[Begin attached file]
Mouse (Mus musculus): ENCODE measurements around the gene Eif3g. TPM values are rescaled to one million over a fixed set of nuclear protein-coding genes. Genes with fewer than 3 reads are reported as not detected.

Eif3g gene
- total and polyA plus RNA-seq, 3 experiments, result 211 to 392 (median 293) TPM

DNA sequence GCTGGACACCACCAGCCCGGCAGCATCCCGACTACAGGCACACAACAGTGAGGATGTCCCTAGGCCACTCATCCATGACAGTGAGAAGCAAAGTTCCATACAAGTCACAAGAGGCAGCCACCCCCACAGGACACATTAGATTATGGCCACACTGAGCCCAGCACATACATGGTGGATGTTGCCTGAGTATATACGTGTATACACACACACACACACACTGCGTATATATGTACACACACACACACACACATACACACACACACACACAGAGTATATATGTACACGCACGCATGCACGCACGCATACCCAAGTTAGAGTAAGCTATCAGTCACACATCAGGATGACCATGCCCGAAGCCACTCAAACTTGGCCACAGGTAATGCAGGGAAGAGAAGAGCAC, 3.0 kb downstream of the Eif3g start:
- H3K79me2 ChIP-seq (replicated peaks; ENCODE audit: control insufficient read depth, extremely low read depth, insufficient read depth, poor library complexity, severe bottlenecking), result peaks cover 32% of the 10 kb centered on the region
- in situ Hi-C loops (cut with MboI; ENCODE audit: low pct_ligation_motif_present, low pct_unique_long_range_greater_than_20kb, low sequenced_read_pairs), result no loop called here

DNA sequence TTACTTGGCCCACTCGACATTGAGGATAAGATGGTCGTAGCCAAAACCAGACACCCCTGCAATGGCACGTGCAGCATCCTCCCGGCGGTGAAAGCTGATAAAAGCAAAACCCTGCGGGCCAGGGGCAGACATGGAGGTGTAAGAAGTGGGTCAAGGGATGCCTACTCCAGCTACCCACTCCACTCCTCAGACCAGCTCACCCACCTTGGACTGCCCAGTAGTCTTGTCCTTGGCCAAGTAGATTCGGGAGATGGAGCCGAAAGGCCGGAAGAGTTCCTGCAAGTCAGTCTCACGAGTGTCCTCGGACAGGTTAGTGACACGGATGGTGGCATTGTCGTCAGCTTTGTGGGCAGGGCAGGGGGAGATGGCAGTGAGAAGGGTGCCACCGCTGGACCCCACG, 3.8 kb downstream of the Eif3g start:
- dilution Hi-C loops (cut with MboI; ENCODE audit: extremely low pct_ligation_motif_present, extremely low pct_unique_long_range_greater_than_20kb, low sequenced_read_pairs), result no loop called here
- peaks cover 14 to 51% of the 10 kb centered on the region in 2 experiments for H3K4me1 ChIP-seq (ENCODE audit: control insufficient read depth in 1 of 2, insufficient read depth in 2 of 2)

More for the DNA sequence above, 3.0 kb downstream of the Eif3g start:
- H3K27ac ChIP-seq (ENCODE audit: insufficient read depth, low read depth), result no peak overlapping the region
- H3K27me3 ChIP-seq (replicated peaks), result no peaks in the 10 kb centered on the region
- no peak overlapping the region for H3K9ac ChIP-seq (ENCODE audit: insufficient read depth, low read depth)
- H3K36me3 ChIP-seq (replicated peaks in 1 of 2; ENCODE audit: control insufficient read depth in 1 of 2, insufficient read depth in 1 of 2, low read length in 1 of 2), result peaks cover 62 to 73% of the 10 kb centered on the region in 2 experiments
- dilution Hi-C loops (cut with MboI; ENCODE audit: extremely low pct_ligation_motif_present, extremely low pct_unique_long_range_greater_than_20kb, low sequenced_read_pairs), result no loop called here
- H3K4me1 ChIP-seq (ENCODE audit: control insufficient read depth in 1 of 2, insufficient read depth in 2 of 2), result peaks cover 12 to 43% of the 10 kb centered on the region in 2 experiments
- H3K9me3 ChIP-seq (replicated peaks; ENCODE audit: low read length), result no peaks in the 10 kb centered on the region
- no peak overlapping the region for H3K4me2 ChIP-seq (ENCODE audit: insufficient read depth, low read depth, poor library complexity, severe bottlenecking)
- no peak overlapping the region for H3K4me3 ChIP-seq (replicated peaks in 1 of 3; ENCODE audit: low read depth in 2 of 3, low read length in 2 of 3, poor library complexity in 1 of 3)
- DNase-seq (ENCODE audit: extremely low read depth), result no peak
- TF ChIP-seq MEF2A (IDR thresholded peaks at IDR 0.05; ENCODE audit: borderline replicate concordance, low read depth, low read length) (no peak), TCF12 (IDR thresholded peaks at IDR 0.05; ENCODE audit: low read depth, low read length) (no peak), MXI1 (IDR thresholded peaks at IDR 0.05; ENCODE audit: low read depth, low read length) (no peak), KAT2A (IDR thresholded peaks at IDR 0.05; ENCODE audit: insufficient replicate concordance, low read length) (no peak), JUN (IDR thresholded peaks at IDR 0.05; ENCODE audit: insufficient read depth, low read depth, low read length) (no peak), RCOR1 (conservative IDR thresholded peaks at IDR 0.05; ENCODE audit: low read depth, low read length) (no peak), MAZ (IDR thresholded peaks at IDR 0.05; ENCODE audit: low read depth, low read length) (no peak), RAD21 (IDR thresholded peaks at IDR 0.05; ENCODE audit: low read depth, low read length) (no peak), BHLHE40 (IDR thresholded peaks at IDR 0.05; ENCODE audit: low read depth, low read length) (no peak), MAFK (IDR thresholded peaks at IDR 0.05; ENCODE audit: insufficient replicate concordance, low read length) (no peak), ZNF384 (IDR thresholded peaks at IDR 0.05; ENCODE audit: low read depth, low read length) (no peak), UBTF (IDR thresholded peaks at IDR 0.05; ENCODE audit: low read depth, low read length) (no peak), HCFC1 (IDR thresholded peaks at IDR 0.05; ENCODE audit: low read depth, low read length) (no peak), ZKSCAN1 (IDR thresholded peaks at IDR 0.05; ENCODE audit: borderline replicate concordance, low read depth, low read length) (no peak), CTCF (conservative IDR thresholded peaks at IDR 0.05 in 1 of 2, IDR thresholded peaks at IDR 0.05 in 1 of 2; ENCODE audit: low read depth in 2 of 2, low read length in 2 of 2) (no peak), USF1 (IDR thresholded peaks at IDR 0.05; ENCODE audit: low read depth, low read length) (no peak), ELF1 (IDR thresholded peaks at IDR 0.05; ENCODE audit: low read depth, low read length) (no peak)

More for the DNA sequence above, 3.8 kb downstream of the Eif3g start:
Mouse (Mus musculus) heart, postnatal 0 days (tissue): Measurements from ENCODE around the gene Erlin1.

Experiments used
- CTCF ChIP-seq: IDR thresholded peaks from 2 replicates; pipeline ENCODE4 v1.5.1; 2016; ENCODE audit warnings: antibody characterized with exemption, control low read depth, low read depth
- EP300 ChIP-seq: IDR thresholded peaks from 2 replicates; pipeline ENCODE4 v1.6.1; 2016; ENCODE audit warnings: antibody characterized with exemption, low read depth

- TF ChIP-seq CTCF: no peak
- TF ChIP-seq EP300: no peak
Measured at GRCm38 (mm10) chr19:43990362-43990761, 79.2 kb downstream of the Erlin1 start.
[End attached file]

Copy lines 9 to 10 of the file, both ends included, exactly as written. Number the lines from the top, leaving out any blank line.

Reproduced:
- peaks cover 14 to 51% of the 10 kb centered on the region in 2 experiments for H3K4me1 ChIP-seq (ENCODE audit: control insufficient read depth in 1 of 2, insufficient read depth in 2 of 2)

More for the DNA sequence above, 3.0 kb downstream of the Eif3g start: